- Gene editing for conservation? Yes, why not? But nothing on crop and livestock species in this succinct explainer, alas.
Brainfood: Neolithic microbiomes, Transeurasian languages, Rice history, Chinese Neolithic, Indo-European origins, Chalcolithic stews, Indus Valley hydrology, Bronze Age opium, Cassava storage
- Ancient oral microbiomes support gradual Neolithic dietary shifts towards agriculture. The adoption of agriculture was gradual.
- Triangulation supports agricultural spread of the Transeurasian languages. The ancestors of the speakers of 98 related languages — including Japanese, Korean, Tungusic, Mongolic and Turkic — were the first millet farmers gradually spreading across Northeast Asia.
- Modelling the chronology and dynamics of the spread of Asian rice from ca. 8000 BCE to 1000 CE. Deep breath. Rice domestication originated in eastern China (7430 BCE) and northeastern South Asia (6460 BCE). Then gradually spread in 2 waves: (1) in the 4th-3rd millennia BCE to the rest of China and SE Asia, associated with millet cultivation (Transeurasian speakers?), and (2) in 1st BCE-1st CE to Liao River region, Central Asia, and Africa.
- Plant foods consumed at the Neolithic site of Qujialing (ca. 5800-4200 BP) in Jianghan Plain of the middle catchment of Yangtze River, China. Not just rice and millets but also job’s tears, lotus roots, yam, acorns and beans.
- Indo-European cereal terminology suggests a Northwest Pontic homeland for the core Indo-European languages. The speakers of Proto-Indo-European, on the other hand, gradually making their way from the steppes, were not farmers.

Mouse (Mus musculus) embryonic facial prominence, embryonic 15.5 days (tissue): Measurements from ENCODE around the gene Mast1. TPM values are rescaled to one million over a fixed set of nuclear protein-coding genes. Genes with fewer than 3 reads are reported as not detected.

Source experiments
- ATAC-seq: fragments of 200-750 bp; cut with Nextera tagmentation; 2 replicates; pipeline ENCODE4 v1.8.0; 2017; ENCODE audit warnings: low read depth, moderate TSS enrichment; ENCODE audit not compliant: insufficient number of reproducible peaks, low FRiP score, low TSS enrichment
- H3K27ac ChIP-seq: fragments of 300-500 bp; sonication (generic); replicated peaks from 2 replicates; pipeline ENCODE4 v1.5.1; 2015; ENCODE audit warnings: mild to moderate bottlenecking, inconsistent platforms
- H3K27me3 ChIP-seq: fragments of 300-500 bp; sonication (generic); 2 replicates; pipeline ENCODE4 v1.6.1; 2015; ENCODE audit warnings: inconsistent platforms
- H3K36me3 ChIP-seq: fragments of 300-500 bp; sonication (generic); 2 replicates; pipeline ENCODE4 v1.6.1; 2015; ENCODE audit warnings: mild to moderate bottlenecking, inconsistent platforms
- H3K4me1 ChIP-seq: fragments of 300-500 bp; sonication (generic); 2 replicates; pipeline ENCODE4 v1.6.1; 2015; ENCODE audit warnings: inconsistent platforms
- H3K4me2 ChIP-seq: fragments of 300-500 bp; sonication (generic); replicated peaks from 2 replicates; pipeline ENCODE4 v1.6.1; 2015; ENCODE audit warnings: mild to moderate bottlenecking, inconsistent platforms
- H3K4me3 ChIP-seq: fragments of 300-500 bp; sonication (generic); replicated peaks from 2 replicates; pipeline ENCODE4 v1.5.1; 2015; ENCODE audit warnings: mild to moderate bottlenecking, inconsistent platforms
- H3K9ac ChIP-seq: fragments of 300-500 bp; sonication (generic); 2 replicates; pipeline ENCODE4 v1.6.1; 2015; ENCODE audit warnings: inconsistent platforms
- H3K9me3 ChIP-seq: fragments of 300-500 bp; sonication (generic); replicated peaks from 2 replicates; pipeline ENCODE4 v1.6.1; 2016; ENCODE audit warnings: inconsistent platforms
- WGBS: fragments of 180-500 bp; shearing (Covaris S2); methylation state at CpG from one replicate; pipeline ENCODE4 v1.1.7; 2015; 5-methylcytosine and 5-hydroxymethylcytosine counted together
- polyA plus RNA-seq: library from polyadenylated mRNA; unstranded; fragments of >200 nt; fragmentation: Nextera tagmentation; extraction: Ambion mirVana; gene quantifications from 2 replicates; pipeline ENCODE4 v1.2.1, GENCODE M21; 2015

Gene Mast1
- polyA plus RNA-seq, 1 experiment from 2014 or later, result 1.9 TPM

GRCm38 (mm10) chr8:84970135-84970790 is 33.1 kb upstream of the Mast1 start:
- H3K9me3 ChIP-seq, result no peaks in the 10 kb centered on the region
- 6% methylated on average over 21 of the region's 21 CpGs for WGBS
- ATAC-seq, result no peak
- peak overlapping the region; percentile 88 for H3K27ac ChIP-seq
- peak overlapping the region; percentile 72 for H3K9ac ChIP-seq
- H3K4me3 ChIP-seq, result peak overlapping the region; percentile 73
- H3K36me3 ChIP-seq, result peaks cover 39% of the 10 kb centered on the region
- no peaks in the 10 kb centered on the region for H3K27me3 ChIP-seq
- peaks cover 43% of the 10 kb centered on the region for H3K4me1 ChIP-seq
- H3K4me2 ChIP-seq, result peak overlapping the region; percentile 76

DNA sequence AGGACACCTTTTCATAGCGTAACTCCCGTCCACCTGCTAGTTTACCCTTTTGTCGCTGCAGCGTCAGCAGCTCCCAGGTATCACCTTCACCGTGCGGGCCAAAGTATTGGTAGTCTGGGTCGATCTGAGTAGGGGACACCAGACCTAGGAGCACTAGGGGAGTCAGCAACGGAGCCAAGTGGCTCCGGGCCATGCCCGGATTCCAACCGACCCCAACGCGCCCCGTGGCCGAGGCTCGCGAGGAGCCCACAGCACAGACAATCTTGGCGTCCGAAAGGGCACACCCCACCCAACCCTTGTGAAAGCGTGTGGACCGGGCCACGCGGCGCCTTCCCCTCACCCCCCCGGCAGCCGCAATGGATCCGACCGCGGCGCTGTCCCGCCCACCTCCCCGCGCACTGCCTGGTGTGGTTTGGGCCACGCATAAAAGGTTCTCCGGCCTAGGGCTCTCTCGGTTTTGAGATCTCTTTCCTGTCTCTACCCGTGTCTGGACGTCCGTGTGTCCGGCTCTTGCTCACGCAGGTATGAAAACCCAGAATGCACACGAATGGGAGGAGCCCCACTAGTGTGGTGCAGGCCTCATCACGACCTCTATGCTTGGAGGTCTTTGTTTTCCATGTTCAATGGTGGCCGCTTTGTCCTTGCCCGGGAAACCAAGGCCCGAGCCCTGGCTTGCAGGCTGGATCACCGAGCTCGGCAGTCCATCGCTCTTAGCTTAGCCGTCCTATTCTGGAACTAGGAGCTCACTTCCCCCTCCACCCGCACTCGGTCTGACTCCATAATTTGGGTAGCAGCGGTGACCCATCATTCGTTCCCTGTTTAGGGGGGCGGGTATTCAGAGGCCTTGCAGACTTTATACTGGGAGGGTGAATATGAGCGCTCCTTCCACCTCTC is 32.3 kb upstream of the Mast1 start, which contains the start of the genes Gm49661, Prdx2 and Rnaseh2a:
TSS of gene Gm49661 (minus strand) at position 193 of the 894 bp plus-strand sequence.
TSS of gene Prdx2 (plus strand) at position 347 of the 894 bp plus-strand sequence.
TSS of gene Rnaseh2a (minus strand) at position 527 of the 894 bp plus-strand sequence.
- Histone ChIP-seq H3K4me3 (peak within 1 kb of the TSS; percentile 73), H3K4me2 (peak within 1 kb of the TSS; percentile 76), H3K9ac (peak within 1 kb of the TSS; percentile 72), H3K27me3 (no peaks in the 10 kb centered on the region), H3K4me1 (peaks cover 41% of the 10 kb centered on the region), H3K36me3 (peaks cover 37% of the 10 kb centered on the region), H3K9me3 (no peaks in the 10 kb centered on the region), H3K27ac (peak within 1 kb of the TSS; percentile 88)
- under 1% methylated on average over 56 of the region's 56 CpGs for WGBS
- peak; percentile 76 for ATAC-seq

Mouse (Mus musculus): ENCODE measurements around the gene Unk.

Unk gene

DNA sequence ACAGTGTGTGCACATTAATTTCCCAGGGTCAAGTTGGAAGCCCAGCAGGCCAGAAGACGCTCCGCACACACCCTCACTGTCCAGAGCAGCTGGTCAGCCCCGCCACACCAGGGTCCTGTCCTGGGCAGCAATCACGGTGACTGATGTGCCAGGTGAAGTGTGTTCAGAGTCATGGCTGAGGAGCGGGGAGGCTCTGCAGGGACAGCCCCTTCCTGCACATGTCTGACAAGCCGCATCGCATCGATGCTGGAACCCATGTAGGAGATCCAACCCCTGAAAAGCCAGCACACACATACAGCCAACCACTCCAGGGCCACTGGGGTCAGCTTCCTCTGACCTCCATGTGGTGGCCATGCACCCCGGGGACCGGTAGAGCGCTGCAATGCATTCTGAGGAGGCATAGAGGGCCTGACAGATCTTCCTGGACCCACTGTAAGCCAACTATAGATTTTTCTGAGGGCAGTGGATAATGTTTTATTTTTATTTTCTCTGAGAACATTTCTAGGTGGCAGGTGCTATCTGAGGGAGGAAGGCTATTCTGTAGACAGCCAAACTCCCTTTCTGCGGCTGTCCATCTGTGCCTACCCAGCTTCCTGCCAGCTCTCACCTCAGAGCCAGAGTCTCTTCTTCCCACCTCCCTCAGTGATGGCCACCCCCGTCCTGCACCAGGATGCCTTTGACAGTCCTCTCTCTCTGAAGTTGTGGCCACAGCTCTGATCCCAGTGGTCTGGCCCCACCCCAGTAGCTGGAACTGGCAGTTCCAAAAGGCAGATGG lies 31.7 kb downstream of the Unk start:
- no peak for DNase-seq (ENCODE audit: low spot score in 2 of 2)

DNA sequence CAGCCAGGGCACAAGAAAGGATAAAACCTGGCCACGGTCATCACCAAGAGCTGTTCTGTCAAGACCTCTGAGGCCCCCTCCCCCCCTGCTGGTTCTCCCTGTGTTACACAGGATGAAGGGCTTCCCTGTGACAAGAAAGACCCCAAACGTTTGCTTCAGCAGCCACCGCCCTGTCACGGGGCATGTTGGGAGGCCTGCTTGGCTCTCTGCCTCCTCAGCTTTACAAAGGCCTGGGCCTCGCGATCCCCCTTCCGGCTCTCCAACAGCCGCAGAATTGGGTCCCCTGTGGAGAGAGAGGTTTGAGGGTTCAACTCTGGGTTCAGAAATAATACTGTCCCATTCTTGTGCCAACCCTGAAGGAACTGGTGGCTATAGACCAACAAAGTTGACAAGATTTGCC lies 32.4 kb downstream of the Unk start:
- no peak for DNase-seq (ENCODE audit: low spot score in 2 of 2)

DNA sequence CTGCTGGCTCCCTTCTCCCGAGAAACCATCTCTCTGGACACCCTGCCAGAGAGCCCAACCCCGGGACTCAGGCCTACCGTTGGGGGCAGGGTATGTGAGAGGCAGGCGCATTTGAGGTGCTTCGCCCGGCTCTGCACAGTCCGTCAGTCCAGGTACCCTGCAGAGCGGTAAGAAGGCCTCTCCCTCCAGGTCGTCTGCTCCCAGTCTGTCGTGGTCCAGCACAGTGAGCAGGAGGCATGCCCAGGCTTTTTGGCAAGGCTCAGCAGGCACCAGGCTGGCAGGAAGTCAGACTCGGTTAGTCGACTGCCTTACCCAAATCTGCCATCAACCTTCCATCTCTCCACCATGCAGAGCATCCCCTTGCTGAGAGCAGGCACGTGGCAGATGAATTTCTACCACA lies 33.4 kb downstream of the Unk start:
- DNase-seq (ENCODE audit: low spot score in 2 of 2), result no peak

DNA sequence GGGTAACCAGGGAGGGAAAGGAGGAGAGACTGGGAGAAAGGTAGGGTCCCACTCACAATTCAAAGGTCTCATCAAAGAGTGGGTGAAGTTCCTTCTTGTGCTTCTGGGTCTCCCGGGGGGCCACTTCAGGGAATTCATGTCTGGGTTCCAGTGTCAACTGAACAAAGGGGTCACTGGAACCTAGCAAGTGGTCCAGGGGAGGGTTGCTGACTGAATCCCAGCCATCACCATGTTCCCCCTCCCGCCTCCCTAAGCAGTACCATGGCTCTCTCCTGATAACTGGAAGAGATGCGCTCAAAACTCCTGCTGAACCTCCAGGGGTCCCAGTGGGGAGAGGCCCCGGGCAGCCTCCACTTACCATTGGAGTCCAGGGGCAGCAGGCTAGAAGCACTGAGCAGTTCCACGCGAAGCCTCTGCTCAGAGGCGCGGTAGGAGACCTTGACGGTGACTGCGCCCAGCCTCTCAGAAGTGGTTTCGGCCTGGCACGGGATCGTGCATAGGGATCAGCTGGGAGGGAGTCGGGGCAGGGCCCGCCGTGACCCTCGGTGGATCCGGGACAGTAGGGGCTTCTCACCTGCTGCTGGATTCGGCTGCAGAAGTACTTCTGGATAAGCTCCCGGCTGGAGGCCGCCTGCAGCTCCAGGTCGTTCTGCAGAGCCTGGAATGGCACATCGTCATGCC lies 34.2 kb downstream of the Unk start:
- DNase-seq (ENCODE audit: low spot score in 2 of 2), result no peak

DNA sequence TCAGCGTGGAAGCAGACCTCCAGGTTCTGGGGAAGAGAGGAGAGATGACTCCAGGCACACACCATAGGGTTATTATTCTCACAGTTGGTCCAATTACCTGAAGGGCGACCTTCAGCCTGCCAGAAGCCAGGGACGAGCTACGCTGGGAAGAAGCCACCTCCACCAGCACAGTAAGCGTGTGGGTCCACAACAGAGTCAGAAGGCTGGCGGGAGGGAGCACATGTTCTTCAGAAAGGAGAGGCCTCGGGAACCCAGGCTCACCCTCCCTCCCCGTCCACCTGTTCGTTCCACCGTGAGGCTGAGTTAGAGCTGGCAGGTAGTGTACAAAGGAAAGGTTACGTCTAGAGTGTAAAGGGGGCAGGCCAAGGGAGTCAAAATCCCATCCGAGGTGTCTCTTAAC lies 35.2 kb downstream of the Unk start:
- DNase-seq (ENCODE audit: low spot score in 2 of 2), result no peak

- Revealing invisible stews: new results of organic residue analyses of Beveled Rim Bowls from the Late Chalcolithic site of Shakhi Kora, Kurdistan Region of Iraq. Not by bread alone… Iconic, hastily-made, throw-away pottery bowls from 3500 BCE were not bread moulds but rather held tasty stews. No job’s tears and lotus roots, alas, though.
- Phytoliths as indicators of plant water availability: The case of millets cultivation in the Indus Valley civilization. Sorghum and millets were growing under water stress at several Mature Harappan (2500–1900 BCE) sites. But they could take it.
- Opium trade and use during the Late Bronze Age: Organic residue analysis of ceramic vessels from the burials of Tel Yehud, Israel. People were getting high in the 14th century BCE. And who can blame them, after millennia of domesticating plants and gradually spreading around the world.
- Adaptations of Pre-Columbian Manioc Storage Techniques as Strategies to Adapt to Extreme Climatic Events in Amazonian Floodplains. Some current agricultural practices can be seen in the archaeological record. And not just getting high on opium.
- See you in the new year, everyone!